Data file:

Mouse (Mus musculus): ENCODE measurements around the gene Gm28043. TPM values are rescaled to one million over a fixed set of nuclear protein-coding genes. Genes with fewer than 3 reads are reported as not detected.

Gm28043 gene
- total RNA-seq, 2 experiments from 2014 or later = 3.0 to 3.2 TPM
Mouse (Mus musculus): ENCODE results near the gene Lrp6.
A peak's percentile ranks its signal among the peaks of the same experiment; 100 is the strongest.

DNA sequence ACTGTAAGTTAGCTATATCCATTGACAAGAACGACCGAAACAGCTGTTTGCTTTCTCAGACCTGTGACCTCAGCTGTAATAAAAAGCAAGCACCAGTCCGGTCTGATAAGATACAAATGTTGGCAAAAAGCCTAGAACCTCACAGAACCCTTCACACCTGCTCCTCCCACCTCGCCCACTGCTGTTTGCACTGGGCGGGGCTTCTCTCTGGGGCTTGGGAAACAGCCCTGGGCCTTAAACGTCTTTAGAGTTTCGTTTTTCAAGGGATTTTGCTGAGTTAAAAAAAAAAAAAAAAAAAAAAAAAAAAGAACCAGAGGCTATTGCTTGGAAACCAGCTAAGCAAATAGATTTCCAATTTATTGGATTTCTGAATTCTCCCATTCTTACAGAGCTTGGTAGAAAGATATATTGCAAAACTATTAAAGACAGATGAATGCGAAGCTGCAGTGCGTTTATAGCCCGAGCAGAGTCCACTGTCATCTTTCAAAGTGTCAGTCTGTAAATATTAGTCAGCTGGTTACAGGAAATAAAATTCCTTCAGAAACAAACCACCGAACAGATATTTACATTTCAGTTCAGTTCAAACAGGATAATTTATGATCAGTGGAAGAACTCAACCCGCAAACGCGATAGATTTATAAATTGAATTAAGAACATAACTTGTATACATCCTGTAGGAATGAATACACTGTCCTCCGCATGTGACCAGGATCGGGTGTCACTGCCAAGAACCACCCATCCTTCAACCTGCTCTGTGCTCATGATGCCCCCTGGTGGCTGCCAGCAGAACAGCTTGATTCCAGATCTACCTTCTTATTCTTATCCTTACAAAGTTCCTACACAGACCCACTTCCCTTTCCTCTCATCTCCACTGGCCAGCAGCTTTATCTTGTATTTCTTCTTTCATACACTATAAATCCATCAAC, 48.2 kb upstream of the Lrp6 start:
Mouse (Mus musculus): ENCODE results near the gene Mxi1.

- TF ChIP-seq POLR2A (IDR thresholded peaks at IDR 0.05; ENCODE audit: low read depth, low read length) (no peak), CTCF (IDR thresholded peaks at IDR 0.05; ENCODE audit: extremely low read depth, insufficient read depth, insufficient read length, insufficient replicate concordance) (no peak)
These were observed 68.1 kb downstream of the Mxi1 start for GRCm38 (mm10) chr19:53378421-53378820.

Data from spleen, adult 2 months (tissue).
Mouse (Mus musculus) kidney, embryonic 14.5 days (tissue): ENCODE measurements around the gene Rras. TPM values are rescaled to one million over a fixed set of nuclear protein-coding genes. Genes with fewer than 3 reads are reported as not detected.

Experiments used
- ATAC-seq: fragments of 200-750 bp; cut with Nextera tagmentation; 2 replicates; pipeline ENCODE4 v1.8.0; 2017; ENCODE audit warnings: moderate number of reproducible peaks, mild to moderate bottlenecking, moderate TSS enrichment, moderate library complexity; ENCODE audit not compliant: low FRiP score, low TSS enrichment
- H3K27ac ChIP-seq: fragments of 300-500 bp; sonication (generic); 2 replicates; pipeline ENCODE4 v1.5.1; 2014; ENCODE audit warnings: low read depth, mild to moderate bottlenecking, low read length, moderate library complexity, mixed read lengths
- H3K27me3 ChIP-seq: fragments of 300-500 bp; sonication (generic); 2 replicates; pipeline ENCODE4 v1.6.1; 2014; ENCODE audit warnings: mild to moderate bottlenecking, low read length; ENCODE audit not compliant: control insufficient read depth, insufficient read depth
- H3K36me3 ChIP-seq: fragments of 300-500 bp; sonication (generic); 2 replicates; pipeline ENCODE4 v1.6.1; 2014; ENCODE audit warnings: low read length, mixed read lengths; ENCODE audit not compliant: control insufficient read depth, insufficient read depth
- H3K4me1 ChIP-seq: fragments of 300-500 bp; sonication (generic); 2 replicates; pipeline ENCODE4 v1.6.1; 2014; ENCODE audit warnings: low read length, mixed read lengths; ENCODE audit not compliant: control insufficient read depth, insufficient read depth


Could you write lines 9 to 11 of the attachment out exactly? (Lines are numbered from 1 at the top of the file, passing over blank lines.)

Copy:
These were observed 68.1 kb downstream of the Mxi1 start for GRCm38 (mm10) chr19:53378421-53378820.

Data from spleen, adult 2 months (tissue).
Mouse (Mus musculus) kidney, embryonic 14.5 days (tissue): ENCODE measurements around the gene Rras. TPM values are rescaled to one million over a fixed set of nuclear protein-coding genes. Genes with fewer than 3 reads are reported as not detected.